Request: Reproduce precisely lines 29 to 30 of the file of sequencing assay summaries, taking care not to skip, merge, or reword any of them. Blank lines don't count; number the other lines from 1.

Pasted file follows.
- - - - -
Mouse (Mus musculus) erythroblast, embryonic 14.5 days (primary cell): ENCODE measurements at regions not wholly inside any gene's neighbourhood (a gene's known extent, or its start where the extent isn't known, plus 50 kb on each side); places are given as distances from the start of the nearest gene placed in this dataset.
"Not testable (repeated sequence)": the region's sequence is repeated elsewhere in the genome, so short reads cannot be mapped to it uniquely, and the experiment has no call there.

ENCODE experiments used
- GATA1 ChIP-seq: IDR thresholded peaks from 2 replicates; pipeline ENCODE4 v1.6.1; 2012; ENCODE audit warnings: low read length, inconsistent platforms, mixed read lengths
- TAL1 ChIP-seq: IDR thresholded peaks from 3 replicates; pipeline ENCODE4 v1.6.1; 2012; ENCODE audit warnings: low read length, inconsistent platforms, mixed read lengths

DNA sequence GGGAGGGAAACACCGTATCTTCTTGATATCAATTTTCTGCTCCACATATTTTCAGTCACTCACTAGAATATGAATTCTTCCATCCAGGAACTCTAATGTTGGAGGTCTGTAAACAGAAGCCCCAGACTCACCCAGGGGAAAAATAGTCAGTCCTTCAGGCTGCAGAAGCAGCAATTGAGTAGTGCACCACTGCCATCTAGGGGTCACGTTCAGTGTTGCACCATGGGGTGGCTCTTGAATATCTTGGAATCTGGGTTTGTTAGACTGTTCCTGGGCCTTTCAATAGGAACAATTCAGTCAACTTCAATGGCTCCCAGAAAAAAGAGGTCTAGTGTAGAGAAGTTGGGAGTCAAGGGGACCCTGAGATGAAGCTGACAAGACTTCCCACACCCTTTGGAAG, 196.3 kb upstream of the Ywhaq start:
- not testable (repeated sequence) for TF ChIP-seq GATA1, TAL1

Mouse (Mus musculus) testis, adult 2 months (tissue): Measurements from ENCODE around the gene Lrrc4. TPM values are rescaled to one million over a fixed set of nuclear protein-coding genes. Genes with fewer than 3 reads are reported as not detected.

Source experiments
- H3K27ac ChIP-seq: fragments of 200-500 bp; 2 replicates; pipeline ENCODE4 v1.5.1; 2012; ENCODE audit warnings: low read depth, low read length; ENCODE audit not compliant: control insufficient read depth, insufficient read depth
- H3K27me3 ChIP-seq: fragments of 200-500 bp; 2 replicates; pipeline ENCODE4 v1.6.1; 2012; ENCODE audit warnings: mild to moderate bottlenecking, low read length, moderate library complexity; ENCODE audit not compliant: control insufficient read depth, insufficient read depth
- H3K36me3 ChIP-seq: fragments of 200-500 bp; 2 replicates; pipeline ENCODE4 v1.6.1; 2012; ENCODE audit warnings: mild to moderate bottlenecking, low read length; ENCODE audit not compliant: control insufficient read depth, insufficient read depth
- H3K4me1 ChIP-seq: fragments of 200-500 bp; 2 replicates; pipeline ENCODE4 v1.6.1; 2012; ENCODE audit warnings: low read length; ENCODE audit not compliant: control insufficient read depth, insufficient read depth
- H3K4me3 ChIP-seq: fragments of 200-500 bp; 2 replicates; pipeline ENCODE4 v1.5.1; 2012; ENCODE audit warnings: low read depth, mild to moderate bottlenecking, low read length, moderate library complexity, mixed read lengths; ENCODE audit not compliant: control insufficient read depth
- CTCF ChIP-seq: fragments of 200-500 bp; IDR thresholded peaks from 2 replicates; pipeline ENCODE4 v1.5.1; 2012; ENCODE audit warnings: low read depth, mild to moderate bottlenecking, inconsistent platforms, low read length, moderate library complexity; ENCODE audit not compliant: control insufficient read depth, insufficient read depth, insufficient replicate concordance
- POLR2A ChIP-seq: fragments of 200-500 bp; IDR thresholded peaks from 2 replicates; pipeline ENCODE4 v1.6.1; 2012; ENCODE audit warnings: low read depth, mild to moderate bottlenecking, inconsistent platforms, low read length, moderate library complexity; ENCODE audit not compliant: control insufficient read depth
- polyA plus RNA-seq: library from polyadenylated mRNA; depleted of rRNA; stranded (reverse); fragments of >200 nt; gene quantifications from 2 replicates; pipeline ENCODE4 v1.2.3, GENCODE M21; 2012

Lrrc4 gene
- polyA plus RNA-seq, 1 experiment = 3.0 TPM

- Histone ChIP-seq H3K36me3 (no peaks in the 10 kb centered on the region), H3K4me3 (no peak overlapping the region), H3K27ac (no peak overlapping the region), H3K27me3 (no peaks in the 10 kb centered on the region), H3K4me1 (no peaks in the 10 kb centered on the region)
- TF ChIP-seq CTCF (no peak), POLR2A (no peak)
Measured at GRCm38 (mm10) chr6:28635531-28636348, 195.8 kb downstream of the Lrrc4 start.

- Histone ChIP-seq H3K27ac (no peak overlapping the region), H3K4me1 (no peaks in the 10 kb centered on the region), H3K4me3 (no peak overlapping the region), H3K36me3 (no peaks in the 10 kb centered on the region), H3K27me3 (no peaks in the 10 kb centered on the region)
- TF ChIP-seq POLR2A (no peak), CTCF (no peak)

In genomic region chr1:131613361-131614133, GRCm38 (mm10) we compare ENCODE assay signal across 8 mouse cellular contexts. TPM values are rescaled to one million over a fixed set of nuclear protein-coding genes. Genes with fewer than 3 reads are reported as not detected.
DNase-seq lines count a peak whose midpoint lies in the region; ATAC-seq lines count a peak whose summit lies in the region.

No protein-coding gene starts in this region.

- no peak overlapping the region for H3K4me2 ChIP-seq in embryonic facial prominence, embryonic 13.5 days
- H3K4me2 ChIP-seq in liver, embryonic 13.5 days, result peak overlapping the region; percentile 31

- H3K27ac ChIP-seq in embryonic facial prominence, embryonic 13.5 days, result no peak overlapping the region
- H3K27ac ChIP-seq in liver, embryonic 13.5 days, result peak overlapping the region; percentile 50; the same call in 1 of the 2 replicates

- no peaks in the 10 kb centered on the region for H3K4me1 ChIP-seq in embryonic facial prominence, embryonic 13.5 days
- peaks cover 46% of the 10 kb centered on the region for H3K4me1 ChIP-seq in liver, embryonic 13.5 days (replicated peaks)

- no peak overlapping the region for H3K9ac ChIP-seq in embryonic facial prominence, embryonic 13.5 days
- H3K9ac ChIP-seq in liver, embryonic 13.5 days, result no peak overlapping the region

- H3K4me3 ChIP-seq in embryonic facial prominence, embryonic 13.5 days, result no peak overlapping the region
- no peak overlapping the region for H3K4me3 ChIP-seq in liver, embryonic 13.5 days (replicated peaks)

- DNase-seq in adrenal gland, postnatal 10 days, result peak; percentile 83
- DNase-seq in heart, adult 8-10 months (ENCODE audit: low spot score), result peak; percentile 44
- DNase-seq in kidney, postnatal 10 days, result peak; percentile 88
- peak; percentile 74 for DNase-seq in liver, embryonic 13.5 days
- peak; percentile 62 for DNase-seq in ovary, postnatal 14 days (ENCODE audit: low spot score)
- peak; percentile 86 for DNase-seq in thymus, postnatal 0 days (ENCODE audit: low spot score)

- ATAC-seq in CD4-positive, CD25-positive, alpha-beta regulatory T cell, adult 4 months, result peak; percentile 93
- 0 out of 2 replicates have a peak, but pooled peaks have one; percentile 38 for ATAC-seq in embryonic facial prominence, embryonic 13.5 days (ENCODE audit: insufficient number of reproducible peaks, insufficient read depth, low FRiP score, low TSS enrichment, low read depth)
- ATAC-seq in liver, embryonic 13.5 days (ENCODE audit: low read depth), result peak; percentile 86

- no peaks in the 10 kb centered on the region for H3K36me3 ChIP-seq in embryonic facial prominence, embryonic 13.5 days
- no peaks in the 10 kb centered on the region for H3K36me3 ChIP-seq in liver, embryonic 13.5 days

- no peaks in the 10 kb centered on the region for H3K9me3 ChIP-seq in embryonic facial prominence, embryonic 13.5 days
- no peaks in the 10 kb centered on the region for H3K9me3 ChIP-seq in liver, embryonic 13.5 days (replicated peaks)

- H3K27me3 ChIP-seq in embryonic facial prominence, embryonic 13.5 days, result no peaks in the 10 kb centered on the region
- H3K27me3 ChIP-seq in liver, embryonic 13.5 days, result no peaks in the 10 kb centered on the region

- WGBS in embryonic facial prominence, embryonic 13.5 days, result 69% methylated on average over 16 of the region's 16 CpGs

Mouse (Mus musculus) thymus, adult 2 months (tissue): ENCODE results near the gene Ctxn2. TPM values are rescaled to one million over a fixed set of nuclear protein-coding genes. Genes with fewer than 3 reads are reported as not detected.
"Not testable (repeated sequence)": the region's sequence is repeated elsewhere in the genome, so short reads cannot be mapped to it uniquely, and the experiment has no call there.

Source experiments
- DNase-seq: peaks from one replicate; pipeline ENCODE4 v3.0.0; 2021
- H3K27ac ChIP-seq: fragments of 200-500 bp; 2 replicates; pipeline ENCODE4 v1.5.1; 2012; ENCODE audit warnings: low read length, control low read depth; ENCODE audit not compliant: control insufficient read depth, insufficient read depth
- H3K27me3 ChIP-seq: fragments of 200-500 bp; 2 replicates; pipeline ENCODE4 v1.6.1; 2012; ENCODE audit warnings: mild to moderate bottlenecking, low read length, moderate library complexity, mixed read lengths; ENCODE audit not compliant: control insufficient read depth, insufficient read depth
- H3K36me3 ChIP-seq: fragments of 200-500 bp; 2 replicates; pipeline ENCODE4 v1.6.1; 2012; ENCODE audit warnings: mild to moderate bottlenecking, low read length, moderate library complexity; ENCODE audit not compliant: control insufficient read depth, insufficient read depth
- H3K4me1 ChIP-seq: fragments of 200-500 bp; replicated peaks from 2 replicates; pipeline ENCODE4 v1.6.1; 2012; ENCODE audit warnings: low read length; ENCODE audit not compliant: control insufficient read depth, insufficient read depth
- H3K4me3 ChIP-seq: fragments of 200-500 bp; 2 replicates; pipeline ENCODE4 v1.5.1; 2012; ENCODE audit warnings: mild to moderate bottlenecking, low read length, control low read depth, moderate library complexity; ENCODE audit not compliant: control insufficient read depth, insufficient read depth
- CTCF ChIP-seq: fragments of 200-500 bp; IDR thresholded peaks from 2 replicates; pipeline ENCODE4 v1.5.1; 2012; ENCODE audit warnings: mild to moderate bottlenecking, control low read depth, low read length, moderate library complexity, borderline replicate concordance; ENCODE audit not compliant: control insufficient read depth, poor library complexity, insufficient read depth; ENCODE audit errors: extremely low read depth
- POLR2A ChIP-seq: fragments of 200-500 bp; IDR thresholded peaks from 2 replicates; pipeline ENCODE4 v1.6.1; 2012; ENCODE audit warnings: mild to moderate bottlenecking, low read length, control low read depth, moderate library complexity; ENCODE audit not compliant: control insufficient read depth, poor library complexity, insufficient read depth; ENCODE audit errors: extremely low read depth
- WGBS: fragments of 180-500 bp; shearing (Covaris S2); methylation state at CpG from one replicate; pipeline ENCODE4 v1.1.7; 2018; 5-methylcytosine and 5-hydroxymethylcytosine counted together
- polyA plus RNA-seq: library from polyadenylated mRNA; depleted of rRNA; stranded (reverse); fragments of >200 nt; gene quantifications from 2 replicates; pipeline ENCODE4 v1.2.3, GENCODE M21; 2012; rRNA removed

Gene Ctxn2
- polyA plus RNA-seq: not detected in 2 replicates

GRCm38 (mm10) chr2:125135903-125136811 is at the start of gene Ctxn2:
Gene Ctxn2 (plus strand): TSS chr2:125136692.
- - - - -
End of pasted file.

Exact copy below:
- H3K4me2 ChIP-seq in liver, embryonic 13.5 days, result peak overlapping the region; percentile 31

- H3K27ac ChIP-seq in embryonic facial prominence, embryonic 13.5 days, result no peak overlapping the region